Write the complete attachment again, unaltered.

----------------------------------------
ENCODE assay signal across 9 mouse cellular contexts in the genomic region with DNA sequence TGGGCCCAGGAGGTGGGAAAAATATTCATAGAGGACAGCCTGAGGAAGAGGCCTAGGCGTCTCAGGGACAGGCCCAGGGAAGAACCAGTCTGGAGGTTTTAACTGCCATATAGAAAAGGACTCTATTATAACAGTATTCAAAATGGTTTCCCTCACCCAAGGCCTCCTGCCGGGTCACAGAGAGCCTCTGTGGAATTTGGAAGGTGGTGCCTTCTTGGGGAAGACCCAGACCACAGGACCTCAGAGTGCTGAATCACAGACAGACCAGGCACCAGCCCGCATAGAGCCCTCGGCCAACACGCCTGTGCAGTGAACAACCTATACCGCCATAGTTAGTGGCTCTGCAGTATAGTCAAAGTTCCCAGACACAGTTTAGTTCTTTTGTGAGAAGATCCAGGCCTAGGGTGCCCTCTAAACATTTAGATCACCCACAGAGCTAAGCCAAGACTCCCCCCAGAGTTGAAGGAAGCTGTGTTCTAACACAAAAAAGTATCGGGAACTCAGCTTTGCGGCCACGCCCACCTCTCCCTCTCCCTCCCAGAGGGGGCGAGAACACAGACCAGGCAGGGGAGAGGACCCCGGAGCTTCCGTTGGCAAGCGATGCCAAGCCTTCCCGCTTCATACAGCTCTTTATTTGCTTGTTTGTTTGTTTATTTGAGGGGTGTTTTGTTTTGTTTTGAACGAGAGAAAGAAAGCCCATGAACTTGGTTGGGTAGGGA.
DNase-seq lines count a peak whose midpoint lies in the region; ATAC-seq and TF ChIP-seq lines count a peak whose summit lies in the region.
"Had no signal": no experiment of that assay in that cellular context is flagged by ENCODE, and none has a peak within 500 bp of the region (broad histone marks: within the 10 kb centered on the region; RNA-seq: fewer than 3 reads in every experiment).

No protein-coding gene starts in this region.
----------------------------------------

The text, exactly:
ENCODE assay signal across 9 mouse cellular contexts in the genomic region with DNA sequence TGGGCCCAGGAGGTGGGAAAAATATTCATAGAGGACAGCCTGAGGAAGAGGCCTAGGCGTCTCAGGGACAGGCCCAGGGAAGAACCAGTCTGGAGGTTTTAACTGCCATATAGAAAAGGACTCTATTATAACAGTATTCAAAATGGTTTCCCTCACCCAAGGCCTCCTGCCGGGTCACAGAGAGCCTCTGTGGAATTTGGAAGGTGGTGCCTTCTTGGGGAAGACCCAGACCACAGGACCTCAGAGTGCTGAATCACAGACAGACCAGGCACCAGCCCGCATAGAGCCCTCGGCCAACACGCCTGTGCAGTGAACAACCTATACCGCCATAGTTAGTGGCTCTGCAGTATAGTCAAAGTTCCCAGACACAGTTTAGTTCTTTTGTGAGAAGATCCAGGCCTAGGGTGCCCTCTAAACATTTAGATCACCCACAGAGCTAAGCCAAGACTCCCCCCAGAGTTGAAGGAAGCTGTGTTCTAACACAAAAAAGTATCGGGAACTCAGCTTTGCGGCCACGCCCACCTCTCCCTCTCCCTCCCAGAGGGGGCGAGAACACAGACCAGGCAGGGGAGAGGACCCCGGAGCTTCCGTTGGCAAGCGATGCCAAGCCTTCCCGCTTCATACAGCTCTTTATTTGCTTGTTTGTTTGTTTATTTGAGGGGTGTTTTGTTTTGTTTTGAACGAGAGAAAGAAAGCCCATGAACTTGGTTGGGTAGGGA.
DNase-seq lines count a peak whose midpoint lies in the region; ATAC-seq and TF ChIP-seq lines count a peak whose summit lies in the region.
"Had no signal": no experiment of that assay in that cellular context is flagged by ENCODE, and none has a peak within 500 bp of the region (broad histone marks: within the 10 kb centered on the region; RNA-seq: fewer than 3 reads in every experiment).

No protein-coding gene starts in this region.